From Macon Telegraph, March 11, 2007: By Josh Kendall: ATHENS - There are very few words that give Georgia football fans more pleasure when grouped together than these - "defensive end" and "great motor." The combination invariably brings to mind David Pollack, who used a tenacious playing style to earn three All-America honors during his time at the position. Bulldogs fans, meet Jarius Wynn.
"The thing that caught so many people's eyes was the tremendous motor," said Georgia Military head coach Bert Williams, who developed Wynn for two years before handing him over to the Bulldogs. "Every play, his snap-to-whistle was outstanding. Even when he wasn't making the play, he stood out because of that."
Wynn's mouth will never match Pollack's - "yes, sir" and "no, sir" fill Wynn's answers to most questions - but if his production is anywhere close to Pollack's, no one will begrudge his quiet nature.
The 6-foot-5, 275-pound junior, graduated from GMC in time to join Georgia for spring practice and is in the thick of the competition for one of the starting spots vacated by Quentin Moses and Charles Johnson. Of the candidates for those spots, Wynn most looks the part.
"He really looks like he's in great condition and is very athletic and has the size," Georgia head coach Mark Richt said. "He's got to really work hard on his technique, but I really like what I'm seeing from him."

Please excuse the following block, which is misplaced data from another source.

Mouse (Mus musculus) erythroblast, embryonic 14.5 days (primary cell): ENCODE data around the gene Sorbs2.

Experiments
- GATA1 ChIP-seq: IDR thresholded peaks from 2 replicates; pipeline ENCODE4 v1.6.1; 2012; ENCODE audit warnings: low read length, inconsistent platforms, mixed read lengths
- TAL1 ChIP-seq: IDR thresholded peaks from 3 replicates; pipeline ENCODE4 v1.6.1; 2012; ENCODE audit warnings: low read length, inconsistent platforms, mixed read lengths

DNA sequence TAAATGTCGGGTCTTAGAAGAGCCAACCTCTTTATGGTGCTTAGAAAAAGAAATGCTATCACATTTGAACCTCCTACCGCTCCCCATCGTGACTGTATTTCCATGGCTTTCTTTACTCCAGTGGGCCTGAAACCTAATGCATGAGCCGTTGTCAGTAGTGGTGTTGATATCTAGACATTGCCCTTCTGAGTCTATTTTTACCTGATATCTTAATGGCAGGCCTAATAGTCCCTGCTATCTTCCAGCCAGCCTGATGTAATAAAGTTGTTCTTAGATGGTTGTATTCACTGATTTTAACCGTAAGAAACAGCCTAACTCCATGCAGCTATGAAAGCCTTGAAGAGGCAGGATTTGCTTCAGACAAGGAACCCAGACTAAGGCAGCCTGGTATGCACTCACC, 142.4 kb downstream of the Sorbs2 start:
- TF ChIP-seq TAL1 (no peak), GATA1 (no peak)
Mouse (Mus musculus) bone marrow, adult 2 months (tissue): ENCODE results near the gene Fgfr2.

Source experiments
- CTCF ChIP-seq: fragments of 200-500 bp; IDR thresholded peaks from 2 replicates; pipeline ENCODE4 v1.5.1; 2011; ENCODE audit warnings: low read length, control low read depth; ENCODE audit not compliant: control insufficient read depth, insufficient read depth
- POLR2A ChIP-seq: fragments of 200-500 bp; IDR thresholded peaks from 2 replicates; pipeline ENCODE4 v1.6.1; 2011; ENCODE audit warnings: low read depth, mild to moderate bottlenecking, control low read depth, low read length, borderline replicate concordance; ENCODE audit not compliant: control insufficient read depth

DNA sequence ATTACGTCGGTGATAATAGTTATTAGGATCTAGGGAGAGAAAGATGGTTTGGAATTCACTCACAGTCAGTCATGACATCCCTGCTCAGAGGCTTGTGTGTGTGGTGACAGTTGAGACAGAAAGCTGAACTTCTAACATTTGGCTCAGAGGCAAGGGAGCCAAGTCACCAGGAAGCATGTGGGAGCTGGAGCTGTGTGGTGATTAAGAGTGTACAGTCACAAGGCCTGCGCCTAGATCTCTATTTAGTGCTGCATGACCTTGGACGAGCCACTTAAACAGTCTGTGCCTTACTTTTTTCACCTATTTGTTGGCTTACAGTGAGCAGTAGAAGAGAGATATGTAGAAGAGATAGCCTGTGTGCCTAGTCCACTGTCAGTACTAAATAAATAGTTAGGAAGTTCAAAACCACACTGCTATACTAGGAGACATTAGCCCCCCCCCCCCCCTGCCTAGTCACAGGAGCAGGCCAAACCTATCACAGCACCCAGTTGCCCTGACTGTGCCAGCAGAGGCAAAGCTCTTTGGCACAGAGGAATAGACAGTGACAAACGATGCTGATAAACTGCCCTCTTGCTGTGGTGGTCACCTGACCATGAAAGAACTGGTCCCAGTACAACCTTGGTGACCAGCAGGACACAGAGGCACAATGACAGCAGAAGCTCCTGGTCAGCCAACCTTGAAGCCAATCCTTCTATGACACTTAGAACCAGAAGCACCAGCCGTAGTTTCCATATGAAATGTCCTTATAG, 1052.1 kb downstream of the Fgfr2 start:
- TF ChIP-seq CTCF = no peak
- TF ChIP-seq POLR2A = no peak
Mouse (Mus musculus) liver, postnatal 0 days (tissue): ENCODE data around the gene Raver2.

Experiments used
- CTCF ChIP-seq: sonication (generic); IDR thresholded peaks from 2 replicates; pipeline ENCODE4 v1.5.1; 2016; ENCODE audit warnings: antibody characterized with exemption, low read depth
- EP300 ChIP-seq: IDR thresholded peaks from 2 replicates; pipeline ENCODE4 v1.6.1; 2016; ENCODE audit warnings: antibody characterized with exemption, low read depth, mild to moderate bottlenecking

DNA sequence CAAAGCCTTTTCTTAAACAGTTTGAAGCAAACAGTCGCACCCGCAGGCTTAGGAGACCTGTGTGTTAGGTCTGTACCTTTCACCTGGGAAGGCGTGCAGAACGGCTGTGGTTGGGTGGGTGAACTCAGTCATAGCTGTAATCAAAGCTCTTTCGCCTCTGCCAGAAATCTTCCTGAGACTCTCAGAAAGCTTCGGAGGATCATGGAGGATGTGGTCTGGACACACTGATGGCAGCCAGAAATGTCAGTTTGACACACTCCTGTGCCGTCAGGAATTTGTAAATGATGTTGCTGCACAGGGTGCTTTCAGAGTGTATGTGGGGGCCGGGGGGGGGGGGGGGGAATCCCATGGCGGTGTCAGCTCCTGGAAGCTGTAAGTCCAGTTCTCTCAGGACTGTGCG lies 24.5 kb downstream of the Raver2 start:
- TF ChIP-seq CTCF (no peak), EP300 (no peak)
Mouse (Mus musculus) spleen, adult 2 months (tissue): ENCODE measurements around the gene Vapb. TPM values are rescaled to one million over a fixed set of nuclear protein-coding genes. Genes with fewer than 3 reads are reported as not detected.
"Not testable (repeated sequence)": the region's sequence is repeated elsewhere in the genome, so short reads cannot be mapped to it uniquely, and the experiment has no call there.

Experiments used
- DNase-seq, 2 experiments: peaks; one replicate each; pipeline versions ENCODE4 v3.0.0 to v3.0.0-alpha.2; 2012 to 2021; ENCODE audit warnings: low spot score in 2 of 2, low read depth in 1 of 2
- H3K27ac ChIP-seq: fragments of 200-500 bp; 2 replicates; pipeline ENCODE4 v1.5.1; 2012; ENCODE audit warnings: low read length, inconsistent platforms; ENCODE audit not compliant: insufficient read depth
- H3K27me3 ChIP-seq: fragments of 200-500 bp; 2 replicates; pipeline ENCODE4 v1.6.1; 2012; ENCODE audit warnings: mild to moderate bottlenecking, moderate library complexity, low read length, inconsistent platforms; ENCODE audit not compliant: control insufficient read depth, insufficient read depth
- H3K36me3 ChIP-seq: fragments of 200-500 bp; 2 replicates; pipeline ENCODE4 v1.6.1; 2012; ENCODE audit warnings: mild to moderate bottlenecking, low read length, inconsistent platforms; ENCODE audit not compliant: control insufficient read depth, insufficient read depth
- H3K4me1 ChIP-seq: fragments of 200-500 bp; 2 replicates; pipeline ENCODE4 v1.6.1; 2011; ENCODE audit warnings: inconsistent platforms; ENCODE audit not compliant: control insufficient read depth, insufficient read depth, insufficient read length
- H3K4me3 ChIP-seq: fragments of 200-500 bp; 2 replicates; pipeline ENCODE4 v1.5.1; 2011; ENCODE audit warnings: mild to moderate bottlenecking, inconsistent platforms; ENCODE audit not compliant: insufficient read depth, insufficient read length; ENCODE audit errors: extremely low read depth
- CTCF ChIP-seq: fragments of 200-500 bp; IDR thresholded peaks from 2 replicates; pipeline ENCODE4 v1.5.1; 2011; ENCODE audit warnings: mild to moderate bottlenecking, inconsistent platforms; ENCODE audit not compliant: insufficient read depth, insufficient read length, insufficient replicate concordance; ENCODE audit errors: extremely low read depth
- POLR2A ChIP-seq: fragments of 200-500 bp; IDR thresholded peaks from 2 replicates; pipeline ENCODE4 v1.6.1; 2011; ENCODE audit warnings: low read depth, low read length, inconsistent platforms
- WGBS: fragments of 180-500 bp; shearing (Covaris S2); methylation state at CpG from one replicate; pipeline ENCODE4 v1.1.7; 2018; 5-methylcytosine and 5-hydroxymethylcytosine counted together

"I would be surprised if he doesn't earn that starting slot frankly," Williams said. "He's going to work at it, and he's going to work at it every day. He plays so hard, and he's got the talent to back it up."
Wynn was the defensive MVP at GMC and a second-team NJCAA All-American as a sophomore. Florida, Tennessee, Auburn and South Carolina all tried to lure him to their campuses.
"Pretty much everybody that wanted a D-lineman, wanted him," Williams said.
Wynn, the cousin of former Bulldogs defensive lineman Shed Wynn, chose Georgia because "I love it," he said.
"It's close to home and got a lot of good tradition," he said.
The opportunity for early playing time also was a big factor, he admitted.
"I feel I can get some playing time," he said. "I know I'm going to be in the rotation. I just need to keep learning the plays."
Georgia recruited Wynn out of Lincoln County High School in 2004, but the courtship never got very far because of academic issues.
"I was coming up here a lot, went to a lot of camps," Wynn said. "They had interest, but everything didn't fall into place like it was supposed to. I had a Georgia offer, but my grades weren't that good. I had failed a couple classes and had to go to junior college."
Wynn was a two-time first-team all-state selection - once on the offensive line and once on the defensive line - for the traditionally powerful Red Devils program.
"I think he was a good prospect coming out of high school," Williams said. "He needed to develop physically, but he had a lot of very good things going for him. You might could say we took a B-plus, A-minus guy and turned him into an A-plus."
Not into a talker, however.
"He talks a little out there on the field but not a lot," Williams said. "Jarius is very much about taking care of his business and working hard to get where he wants to be."